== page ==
The New York Giants’ John McGraw was legendary for his autocratic and dictatorial management style. “He could yell paint off walls,” said Giant Josh Devore. McGraw was more blunt: “With my team, I’m an absolute czar. I order plays, and they obey. If they don’t, I fine them.” Yet in a late 1916 game, his men ignored his directives and were playing so lackadaisically that he walked out in the middle of the game and did not return for the season’s last two games. What was the story behind what the New York Tribune’s Bill McGeehan called “perhaps his [McGraw’s] most spectacular performance”? What does it tell us about baseball in the heart of the Deadball Era?

1916 was a strange season for the Giants. They were a disappointing 14 games out of first place on September 7, when they reeled off a record-setting 26-game winning streak. On October 1, as the season headed into its final days, four teams—including the Giants—were within five games of first place, led by Wilbert Robinson’s Brooklyn Robins. The defending NL champion Phillies were just a half-game back, preparing to close the season against the third-place Boston Braves. After dropping the first game against the Robins, the Giants were stumbling and losing 6-5 in the fifth, when McGraw walked out. He later explained, “I lost my patience. Such baseball disgusted me, and I left the bench.” The Robins won and clinched the pennant, but McGraw’s walkout topped the headlines and prompted Robinson to declare, “He pissed on my pennant.” But a closer look reveals another possibility, that the Giants were throwing the game, purposely losing so the beloved “Uncle Robbie” could win the pennant. Many of these Giants—inc. Burns, Fletcher, and Herzog—played under Robinson, who coached the Giants through 1913, and some of the key members of the Robins—inc. Marquard, Merkle, and Meyers— were longtime Giants. Then there was the complicated relationship between McGraw and Robinson, one that appears quite different in contemporary accounts than histories written years later.

A closer look yet reveals the role that betting and gambling may have played in this season-ending Giants-Robins series. This paper will examine these hard-to-find “minority reports,” as well as the mainstream newspaper coverage that denied any possibility of sinister influences. Those “majority reports” had a hard time dealing with McGraw’s action, which sportswriter Joe Vila called “righteous, perhaps, but decidedly ill-timed and entirely unnecessary.”

This paper looks at the events surrounding the Giants’ October 3, 1916, 9-6 loss that gave the Brooklyn Robins the pennant from the perspective of a dozen Brooklyn, New York (Manhattan) and national publications. A key focus is on perhaps the most bizarre action John McGraw ever took and answering the question: Why did John McGraw do what he did? 

Steve Steinberg <> is the co-author with Lyle Spatz of 1921: The Yankees, the Giants, and the Battle for Baseball Supremacy in New York, winner of the 2011 Seymour Medal. They are currently working on a book on Jacob Ruppert and Miller Huggins. He is also co-editing a book on the Deadball Era World Series with Tom Simon. Steve has written Baseball in St. Louis, 1900-1925 and many articles revolving around early 20th-century baseball, including a dozen for SABR publications.


4:00 – 4:25pm Thursday

RP15: Jed Dukett – A new proposal to determine home field advantage in the World Series. (Ballroom 3)

Home field advantage in the World Series is clearly a significant reward. Dukett discusses how giving that advantage to the winner of the Mid-Summer Classic, albeit a respectable choice by MLB to bring value to the All-Star Game, may not be the best way to generate return on the investment placed by fans, teams, players, and the media in the April through September baseball season. He will examine the benefit of allowing the highest aggregate winning percentage of the playoff-bound teams, relative to each league, to determine home field advantage in the World Series.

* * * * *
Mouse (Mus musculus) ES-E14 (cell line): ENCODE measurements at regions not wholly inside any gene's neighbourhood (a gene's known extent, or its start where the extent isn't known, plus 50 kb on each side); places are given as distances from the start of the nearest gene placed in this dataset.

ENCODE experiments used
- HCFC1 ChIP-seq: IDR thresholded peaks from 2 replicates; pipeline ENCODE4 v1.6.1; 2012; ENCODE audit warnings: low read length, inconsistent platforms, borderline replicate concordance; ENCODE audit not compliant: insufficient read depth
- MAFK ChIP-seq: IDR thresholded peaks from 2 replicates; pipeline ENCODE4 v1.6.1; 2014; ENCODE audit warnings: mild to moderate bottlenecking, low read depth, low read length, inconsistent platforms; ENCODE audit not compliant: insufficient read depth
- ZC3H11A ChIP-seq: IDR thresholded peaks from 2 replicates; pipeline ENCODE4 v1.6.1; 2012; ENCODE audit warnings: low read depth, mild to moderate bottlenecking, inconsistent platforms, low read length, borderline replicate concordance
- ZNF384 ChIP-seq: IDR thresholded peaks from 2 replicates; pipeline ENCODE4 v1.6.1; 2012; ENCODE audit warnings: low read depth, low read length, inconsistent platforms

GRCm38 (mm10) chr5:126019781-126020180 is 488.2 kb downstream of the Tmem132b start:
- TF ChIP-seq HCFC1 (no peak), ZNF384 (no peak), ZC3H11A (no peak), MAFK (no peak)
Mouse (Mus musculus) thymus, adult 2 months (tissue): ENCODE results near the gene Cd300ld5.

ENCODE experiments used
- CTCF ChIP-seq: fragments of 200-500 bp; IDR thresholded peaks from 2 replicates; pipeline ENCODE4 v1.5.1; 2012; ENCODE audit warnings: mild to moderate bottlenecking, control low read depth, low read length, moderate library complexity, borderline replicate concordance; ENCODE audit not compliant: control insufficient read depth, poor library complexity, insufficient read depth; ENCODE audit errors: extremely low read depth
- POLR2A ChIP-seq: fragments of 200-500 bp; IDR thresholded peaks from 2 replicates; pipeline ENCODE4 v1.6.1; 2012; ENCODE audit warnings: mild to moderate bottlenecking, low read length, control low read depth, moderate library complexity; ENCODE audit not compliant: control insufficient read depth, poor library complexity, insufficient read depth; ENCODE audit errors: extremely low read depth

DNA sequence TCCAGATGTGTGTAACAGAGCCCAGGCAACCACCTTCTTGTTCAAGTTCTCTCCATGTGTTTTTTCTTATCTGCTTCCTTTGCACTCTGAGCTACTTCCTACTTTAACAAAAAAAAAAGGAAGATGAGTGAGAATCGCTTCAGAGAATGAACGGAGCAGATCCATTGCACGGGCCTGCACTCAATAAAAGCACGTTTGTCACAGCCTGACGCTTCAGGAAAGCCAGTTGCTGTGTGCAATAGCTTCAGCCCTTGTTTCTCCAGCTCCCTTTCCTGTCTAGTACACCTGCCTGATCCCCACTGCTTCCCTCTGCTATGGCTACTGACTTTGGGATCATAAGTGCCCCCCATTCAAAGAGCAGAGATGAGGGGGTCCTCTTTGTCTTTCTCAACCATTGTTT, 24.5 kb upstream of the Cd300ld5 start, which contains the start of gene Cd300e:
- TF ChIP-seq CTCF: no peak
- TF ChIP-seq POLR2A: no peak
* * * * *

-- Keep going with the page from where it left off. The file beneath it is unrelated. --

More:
James (Jed) Dukett <> is 40 years old and lives in Tupper Lake, NY, with his wife, Juli, and children Elli and Luka. For more than 19 years he has worked as a Chemist and since 2004 as the Program Manager for the Adirondack Lakes Survey Corporation. He monitors changes to natural ecosystems of the Adirondack Mountain ecological zone with a focus on water quality, atmospheric deposition, fish surveys, and other biological and chemical studies for the benefit of regulatory agencies and the general public. His analysis of cloud water chemistry collected from the summit of Whiteface Mountain has been published in the scientific literature. He was a co-founder and played over 10 years of baseball for the Adirondack Timberjaxx before retiring in 2009. He also previously coached high school hockey for over 10 years. He enjoys time with family, attending church, playing softball, and analyzing baseball data and concepts.


RP16: Bob Buege, Paul Haas – How Warren Spahn Almost Ruined SABR. (Ballroom 4)

In 1958 Julian Messner, Inc., published The Warren Spahn Story, written by Milton Shapiro. After 16,000 copies had been sold, Spahn sued to stop distribution of the book, asking for $175,000 in damages for being rife with “factual errors, distortions, and fanciful passages.” Buege and Haas will explore some of the book’s shortcomings and explain why the legal action found traction and tested the limits of justice. Had Spahn’s action prevailed, it might have had a chilling effect on future unauthorized biographies, as they present evidence that Spahn’s suit spawned similar legal actions by other baseball stars of the sixties.

Born the day before Bob Feller pitched a no-hitter against the New York Yankees, Bob Buege <> has been a SABR member since 1988 and has attended every SABR convention beginning in Cleveland in 1990. That year he received the first John Cox Award for the best research presentation, although he says, “I didn’t deserve it.”

Paul Haas <> was born the same day as Hall of Famer Joe Morgan. He has been a SABR member since 1983 and has attended all but two SABR conventions since 1990. Paul is a graduate of the University of Michigan Law School and is currently Faculty Services and Reference Librarian at George Mason Law School in Arlington, Virginia.